Good afternoon, ladies and gentlemen.
Thank you for the opportunity to address your committee as part of your study on zero-emission vehicles in Canada.
Founded in 2006, Electric Mobility Canada is one of the very first organizations in the world dedicated to electric mobility. We are a national non-profit organization and are considered the Canadian experts in electric mobility.
EMC has more than 220 member organizations, including utilities, vehicle manufacturers, infrastructure providers, tech companies, research centres, cities, universities, fleet managers, etc.
We work on electric mobility from bikes to cars, from buses to boats, from trucks to trains, from mining to research to assembly to infrastructure to recycling and in all parts of Canada.
I personally have been working on electric mobility for almost 20 years and have written many books on the subject. At home, we drive electric cars, and by the way, we live in a rural area.
EMC supports incentives for the purchase of light and heavy-duty electric vehicles from buses to school buses to trucks, incentives for the purchase of used EVs and PHEVs, financial support for the purchase and installation of charging infrastructure, a federal ZEV standard, innovation programs related to the EV industry, education for consumers, the electrification of government fleets, and training and retraining programs for workers across Canada.
In the first half of 2020, ZEV sales were at 3.5% of all light-duty vehicle sales in Canada.
Unless a ZEV standard is adopted, Canada won't be able to meet its EV adoption targets. It still is very hard to find an EV, since only 33% of dealers in Canada have at least one EV in stock. Outside of Quebec, B.C., and Ontario, fewer than 20% of dealerships have at least one EV on their lot, so even though dealers want to sell EVs, they don't have enough supply to meet consumer demand.
According to a 2019 report by Clean Energy Canada, 560,000 clean technology jobs are expected to be created in Canada by 2030, with 50% of them in the clean transportation sector.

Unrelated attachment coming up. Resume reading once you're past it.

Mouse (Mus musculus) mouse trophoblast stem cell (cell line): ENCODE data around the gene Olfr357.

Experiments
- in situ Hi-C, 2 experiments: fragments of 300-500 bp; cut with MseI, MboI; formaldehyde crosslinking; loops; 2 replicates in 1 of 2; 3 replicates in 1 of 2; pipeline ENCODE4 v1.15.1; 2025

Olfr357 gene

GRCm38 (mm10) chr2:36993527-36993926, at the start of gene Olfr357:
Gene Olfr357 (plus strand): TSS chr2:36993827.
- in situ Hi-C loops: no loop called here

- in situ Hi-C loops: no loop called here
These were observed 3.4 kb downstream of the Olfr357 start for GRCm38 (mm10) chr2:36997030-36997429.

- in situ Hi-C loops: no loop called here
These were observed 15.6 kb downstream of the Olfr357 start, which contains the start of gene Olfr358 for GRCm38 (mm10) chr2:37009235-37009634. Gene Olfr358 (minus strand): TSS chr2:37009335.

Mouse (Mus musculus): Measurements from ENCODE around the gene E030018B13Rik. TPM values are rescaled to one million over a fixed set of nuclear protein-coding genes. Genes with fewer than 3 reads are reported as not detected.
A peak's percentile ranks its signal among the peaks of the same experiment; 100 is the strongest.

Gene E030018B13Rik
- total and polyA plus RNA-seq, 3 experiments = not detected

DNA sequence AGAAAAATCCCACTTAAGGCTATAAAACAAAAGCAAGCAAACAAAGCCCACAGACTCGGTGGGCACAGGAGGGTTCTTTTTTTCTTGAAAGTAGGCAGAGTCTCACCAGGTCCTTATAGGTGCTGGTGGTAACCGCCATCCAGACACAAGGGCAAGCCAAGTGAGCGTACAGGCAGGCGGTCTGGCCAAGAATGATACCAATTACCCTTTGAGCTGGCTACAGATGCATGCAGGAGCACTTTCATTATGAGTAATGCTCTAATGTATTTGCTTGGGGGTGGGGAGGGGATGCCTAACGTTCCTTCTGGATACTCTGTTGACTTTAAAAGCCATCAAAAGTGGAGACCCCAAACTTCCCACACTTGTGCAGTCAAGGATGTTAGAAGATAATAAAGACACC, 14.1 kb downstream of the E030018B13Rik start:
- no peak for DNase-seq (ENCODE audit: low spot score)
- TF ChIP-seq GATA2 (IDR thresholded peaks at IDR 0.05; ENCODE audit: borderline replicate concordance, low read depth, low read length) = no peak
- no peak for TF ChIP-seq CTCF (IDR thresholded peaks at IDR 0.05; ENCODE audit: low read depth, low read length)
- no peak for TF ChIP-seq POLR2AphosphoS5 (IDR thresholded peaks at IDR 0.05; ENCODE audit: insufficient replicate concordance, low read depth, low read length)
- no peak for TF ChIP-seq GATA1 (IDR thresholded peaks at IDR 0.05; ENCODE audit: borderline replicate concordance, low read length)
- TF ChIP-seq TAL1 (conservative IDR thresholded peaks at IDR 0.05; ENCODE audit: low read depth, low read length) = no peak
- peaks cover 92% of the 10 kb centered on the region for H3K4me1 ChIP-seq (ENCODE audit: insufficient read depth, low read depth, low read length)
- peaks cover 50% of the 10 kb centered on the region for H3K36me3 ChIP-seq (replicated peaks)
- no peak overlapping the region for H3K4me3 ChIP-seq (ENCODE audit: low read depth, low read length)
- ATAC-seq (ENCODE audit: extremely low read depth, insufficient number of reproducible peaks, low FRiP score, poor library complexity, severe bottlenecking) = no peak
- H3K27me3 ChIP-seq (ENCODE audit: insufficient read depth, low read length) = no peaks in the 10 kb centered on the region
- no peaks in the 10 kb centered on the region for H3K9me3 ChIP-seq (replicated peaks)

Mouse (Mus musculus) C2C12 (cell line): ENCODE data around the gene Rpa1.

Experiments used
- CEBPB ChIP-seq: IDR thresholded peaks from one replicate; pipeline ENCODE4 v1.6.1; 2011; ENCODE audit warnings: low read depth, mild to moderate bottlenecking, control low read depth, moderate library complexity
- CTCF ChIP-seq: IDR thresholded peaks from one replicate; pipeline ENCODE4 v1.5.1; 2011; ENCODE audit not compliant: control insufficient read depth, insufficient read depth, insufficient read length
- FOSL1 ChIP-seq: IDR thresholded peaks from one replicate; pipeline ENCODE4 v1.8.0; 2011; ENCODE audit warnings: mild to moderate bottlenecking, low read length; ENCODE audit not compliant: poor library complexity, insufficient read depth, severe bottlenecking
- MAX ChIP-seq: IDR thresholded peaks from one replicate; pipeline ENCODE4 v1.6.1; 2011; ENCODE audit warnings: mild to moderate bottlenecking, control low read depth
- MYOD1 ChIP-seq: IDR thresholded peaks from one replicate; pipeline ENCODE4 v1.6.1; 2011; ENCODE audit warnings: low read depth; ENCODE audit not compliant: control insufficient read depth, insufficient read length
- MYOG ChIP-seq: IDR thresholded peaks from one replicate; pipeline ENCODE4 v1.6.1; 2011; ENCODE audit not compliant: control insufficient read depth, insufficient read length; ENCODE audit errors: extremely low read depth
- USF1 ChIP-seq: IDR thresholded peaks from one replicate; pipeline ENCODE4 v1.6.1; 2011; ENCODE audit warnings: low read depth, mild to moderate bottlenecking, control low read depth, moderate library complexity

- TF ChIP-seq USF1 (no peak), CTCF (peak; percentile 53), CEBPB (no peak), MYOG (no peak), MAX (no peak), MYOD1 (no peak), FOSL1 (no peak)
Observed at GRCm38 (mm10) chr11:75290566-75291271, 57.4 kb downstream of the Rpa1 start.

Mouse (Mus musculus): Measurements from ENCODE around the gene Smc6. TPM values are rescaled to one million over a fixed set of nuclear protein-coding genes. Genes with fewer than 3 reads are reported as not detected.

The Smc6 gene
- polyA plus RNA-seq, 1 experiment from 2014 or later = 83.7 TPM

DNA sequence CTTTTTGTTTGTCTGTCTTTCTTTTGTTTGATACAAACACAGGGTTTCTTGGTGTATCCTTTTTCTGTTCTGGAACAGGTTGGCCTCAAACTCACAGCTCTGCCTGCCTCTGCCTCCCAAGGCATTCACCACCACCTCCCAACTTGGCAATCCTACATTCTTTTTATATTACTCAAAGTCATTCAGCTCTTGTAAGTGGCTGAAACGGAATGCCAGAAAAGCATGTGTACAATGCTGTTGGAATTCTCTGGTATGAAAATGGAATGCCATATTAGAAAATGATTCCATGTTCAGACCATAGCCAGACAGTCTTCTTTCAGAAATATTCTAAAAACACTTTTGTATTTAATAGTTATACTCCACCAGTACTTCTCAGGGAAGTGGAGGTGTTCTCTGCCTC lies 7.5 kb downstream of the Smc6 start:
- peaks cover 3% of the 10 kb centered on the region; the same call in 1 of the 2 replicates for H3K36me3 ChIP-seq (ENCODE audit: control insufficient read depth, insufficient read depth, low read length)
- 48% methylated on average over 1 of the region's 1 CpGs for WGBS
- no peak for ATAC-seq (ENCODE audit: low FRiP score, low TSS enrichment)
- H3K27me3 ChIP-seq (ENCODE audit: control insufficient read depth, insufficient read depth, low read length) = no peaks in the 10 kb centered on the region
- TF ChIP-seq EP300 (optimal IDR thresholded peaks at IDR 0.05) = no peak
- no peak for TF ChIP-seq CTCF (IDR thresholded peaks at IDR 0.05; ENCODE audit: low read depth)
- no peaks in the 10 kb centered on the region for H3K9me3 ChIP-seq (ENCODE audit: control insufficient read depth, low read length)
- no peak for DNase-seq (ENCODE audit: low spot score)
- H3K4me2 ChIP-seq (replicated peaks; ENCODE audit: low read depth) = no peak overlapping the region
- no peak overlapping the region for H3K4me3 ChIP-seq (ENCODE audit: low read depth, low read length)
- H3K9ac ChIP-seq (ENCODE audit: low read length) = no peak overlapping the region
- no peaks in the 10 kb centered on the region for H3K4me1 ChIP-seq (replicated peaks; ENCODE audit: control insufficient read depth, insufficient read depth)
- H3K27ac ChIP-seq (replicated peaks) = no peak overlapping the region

Between 2021 and 2030, if Canada follows the examples of California, B.C., Quebec and other jurisdictions around the world and adopts a ZEV standard, expected sales revenues, according to our calculations, are projected to exceed $190 billion.
Canada's goal is to reduce emissions of greenhouse gas, or GHGs, by at least 30% of 2005 levels by 2030. Between 2005 and 2018, GHG emissions from cars and light trucks rose 9%. GHG emissions from the transportation sector may soon be the number one source of GHG emissions in Canada, ahead of the oil and gas sectors.
According to the International Energy Agency, Canada is the number one country in the world for GHG emissions per kilometer driven by its light duty vehicle fleet, ahead of the United States' light vehicle fleet.
Over that same period, GHG emissions from the electricity sector have decreased by 46%, making Canada's electrical system one of the cleanest in the world, with 82% of electricity in Canada coming from non-GHG-emitting sources.
According to the National Research Council of Canada, light and heavy electric vehicles are cleaner than gas and diesel vehicles across Canada. By 2025, new battery technologies will drive battery prices down more than 50% while range will increase by more than 50%.
Air pollution in Canada has caused 14,600 deaths, which is 7.5 times the death toll of motor vehicle accidents.
In 2017, transport was responsible for the majority of total nitrogen oxide emissions and carbon monoxide emissions in Canada.
According to the 2019 Health Canada report, the total annual economic value associated with air pollution is $114 billion.
In conclusion, EVs, from light to heavy-duty, can help Canada meet its goals on climate change, lower air pollution and help Canadian citizens' health as well.